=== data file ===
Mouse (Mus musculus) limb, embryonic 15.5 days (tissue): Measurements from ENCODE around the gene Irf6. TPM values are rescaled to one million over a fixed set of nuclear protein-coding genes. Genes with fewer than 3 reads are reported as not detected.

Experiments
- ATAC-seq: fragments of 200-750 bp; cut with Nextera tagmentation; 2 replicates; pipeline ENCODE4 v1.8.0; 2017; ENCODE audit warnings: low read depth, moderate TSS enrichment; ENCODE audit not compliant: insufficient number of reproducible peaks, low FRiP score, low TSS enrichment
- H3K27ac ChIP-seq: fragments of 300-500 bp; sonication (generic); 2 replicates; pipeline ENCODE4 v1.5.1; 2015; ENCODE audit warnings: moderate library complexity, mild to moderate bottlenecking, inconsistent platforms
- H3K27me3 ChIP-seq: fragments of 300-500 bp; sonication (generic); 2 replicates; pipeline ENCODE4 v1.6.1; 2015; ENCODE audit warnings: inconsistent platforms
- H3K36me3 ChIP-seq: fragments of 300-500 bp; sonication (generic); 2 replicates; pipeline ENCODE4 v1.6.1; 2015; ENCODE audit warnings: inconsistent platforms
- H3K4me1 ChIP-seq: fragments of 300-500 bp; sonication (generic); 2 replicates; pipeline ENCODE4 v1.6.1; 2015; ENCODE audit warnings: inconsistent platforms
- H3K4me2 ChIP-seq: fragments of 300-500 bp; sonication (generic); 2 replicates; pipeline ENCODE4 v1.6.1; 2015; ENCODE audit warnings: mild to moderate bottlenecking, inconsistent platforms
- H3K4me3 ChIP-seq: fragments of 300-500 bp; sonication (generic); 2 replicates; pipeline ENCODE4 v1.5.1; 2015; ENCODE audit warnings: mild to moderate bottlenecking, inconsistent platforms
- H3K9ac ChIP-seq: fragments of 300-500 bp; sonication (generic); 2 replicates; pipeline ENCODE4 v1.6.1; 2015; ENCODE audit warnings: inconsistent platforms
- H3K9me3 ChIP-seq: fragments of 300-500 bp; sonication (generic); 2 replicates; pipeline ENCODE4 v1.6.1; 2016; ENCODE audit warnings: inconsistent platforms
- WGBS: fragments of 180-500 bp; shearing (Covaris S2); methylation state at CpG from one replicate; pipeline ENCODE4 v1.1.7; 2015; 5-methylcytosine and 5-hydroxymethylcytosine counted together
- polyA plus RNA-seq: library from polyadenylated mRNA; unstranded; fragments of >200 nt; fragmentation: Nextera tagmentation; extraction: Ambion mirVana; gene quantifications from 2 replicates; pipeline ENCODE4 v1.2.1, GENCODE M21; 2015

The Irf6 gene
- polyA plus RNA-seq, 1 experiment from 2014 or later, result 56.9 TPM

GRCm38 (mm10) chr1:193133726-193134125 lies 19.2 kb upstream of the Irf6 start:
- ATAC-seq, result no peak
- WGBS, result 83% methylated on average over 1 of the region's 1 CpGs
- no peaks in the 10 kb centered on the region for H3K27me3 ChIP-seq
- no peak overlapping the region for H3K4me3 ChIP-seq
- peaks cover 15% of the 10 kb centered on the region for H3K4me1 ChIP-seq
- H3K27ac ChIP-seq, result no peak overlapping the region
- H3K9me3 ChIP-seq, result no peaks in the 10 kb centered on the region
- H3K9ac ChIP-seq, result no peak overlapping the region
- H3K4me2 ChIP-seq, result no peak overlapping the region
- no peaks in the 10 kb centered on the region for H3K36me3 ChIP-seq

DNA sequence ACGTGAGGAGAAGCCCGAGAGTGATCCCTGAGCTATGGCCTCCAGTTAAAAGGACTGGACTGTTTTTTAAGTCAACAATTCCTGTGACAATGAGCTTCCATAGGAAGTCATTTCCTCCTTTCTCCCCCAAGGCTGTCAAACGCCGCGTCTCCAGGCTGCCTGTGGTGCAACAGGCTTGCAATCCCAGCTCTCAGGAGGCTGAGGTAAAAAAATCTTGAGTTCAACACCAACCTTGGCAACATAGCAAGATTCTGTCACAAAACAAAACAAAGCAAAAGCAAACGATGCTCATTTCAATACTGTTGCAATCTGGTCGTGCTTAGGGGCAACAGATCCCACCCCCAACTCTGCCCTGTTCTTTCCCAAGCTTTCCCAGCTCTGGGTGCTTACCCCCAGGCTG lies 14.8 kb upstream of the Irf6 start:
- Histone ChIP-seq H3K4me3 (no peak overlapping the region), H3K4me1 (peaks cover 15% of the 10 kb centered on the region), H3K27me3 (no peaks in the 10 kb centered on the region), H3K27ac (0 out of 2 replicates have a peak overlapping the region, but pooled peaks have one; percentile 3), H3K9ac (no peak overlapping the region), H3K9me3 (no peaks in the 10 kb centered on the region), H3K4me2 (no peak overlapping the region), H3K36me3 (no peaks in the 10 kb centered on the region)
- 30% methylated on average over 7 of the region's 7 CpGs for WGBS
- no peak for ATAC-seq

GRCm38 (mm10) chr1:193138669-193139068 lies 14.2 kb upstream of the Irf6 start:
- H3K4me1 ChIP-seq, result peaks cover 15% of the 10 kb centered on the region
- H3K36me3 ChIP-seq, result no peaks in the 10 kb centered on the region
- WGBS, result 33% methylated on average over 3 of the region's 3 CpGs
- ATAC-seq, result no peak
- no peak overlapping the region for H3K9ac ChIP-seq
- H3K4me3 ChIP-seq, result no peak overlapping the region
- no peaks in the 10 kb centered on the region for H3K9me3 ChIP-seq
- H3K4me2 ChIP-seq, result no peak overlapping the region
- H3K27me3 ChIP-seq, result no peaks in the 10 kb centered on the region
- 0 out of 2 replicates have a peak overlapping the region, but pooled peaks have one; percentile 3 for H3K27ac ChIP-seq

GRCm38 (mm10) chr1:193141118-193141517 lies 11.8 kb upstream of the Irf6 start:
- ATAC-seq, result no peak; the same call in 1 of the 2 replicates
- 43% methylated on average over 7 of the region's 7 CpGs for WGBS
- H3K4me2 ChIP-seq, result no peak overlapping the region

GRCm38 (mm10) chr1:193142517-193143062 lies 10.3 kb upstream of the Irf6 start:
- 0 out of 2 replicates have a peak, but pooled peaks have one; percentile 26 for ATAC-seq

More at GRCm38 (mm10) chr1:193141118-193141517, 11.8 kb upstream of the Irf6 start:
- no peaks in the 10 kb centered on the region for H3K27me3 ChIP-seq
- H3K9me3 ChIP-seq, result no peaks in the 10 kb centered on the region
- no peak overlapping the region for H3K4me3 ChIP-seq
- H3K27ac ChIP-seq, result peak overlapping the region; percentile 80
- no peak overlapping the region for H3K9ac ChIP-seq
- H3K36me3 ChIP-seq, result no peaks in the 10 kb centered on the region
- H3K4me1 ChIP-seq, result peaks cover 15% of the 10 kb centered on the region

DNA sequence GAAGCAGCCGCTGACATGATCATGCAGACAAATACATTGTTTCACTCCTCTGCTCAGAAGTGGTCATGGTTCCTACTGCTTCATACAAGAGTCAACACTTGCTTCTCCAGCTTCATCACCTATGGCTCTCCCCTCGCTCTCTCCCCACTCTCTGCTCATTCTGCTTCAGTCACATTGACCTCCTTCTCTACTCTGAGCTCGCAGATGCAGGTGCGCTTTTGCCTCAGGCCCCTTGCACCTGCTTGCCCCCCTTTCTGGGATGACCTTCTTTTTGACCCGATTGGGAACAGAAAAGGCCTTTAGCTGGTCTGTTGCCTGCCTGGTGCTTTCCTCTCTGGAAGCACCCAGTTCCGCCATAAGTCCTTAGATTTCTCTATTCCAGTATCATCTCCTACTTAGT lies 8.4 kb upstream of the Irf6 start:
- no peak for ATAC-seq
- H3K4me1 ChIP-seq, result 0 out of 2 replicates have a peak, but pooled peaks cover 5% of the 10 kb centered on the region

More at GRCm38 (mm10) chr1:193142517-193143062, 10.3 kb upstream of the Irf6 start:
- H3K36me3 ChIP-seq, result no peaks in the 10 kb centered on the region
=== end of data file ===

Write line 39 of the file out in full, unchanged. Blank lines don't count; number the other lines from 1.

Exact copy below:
- H3K4me2 ChIP-seq, result no peak overlapping the region